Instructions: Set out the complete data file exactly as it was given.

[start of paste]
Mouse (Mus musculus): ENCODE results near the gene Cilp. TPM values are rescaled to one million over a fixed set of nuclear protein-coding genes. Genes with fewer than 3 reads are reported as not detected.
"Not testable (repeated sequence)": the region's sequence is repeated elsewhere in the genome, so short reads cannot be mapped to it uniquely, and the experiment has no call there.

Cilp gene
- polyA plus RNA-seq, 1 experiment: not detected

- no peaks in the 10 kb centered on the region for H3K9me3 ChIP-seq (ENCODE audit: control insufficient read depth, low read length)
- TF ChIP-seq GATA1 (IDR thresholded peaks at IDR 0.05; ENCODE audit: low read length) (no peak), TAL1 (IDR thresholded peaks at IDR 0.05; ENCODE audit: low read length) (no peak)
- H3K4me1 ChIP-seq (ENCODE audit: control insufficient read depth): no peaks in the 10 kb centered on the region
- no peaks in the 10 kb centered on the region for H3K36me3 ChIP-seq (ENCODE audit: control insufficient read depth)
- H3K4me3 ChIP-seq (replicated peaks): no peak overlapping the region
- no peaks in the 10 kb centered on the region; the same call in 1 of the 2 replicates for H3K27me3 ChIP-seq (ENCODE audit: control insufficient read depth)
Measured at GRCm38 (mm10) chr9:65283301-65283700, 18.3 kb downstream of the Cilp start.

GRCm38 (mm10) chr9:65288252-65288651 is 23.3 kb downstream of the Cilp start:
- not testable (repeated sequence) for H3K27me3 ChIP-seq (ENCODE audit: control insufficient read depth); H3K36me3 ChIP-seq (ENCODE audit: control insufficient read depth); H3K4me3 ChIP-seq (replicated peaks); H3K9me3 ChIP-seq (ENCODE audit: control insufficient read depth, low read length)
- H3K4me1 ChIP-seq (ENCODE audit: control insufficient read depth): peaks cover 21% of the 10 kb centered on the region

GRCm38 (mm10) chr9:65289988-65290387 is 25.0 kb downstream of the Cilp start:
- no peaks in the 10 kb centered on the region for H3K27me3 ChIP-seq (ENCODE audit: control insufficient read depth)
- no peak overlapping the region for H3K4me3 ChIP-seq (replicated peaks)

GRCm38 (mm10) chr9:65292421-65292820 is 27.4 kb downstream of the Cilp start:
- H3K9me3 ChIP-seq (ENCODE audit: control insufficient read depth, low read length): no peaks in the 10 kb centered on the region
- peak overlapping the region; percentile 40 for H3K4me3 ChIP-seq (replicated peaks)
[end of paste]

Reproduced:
Mouse (Mus musculus): ENCODE results near the gene Cilp. TPM values are rescaled to one million over a fixed set of nuclear protein-coding genes. Genes with fewer than 3 reads are reported as not detected.
"Not testable (repeated sequence)": the region's sequence is repeated elsewhere in the genome, so short reads cannot be mapped to it uniquely, and the experiment has no call there.

Cilp gene
- polyA plus RNA-seq, 1 experiment: not detected

- no peaks in the 10 kb centered on the region for H3K9me3 ChIP-seq (ENCODE audit: control insufficient read depth, low read length)
- TF ChIP-seq GATA1 (IDR thresholded peaks at IDR 0.05; ENCODE audit: low read length) (no peak), TAL1 (IDR thresholded peaks at IDR 0.05; ENCODE audit: low read length) (no peak)
- H3K4me1 ChIP-seq (ENCODE audit: control insufficient read depth): no peaks in the 10 kb centered on the region
- no peaks in the 10 kb centered on the region for H3K36me3 ChIP-seq (ENCODE audit: control insufficient read depth)
- H3K4me3 ChIP-seq (replicated peaks): no peak overlapping the region
- no peaks in the 10 kb centered on the region; the same call in 1 of the 2 replicates for H3K27me3 ChIP-seq (ENCODE audit: control insufficient read depth)
Measured at GRCm38 (mm10) chr9:65283301-65283700, 18.3 kb downstream of the Cilp start.

GRCm38 (mm10) chr9:65288252-65288651 is 23.3 kb downstream of the Cilp start:
- not testable (repeated sequence) for H3K27me3 ChIP-seq (ENCODE audit: control insufficient read depth); H3K36me3 ChIP-seq (ENCODE audit: control insufficient read depth); H3K4me3 ChIP-seq (replicated peaks); H3K9me3 ChIP-seq (ENCODE audit: control insufficient read depth, low read length)
- H3K4me1 ChIP-seq (ENCODE audit: control insufficient read depth): peaks cover 21% of the 10 kb centered on the region

GRCm38 (mm10) chr9:65289988-65290387 is 25.0 kb downstream of the Cilp start:
- no peaks in the 10 kb centered on the region for H3K27me3 ChIP-seq (ENCODE audit: control insufficient read depth)
- no peak overlapping the region for H3K4me3 ChIP-seq (replicated peaks)

GRCm38 (mm10) chr9:65292421-65292820 is 27.4 kb downstream of the Cilp start:
- H3K9me3 ChIP-seq (ENCODE audit: control insufficient read depth, low read length): no peaks in the 10 kb centered on the region
- peak overlapping the region; percentile 40 for H3K4me3 ChIP-seq (replicated peaks)